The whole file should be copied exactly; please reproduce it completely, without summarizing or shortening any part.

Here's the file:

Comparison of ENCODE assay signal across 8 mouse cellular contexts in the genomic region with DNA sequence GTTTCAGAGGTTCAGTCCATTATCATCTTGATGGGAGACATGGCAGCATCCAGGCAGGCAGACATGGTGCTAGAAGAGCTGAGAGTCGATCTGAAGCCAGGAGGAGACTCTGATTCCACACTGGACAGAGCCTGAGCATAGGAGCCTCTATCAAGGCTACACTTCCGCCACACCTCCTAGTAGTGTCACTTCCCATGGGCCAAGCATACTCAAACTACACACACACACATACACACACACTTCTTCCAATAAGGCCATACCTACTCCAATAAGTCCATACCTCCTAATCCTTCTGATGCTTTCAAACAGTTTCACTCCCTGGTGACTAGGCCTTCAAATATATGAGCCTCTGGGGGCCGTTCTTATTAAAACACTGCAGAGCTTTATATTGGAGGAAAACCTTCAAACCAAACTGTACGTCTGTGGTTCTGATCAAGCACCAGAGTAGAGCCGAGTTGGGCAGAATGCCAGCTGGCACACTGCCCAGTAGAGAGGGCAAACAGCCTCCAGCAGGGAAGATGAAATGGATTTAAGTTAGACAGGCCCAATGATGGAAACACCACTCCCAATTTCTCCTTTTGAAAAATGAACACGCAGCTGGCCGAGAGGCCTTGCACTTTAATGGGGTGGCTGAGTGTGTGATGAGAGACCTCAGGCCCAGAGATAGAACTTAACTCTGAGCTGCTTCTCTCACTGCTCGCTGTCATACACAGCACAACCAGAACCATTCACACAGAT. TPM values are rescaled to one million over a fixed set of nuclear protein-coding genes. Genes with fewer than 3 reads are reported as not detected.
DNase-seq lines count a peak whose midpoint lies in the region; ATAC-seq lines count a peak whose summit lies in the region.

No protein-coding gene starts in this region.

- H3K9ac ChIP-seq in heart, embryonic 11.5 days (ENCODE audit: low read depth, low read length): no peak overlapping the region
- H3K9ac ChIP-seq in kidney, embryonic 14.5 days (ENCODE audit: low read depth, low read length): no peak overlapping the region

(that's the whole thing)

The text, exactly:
Comparison of ENCODE assay signal across 8 mouse cellular contexts in the genomic region with DNA sequence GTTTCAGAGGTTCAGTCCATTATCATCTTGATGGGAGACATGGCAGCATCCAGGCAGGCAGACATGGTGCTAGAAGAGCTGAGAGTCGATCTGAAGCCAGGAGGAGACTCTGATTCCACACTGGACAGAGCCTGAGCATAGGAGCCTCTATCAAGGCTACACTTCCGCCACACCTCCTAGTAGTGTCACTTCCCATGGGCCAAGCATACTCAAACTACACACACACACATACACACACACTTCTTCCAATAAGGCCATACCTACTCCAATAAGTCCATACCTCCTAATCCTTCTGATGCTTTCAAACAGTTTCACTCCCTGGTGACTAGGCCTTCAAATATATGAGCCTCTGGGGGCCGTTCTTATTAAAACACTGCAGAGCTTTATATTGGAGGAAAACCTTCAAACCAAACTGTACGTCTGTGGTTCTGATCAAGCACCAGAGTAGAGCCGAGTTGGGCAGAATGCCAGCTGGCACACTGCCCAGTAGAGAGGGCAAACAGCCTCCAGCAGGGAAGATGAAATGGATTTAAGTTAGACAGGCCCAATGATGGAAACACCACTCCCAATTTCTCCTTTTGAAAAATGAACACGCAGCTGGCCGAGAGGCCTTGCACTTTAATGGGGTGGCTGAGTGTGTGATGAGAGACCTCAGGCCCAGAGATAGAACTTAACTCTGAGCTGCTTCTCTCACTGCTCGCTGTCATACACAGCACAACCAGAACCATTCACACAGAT. TPM values are rescaled to one million over a fixed set of nuclear protein-coding genes. Genes with fewer than 3 reads are reported as not detected.
DNase-seq lines count a peak whose midpoint lies in the region; ATAC-seq lines count a peak whose summit lies in the region.

No protein-coding gene starts in this region.

- H3K9ac ChIP-seq in heart, embryonic 11.5 days (ENCODE audit: low read depth, low read length): no peak overlapping the region
- H3K9ac ChIP-seq in kidney, embryonic 14.5 days (ENCODE audit: low read depth, low read length): no peak overlapping the region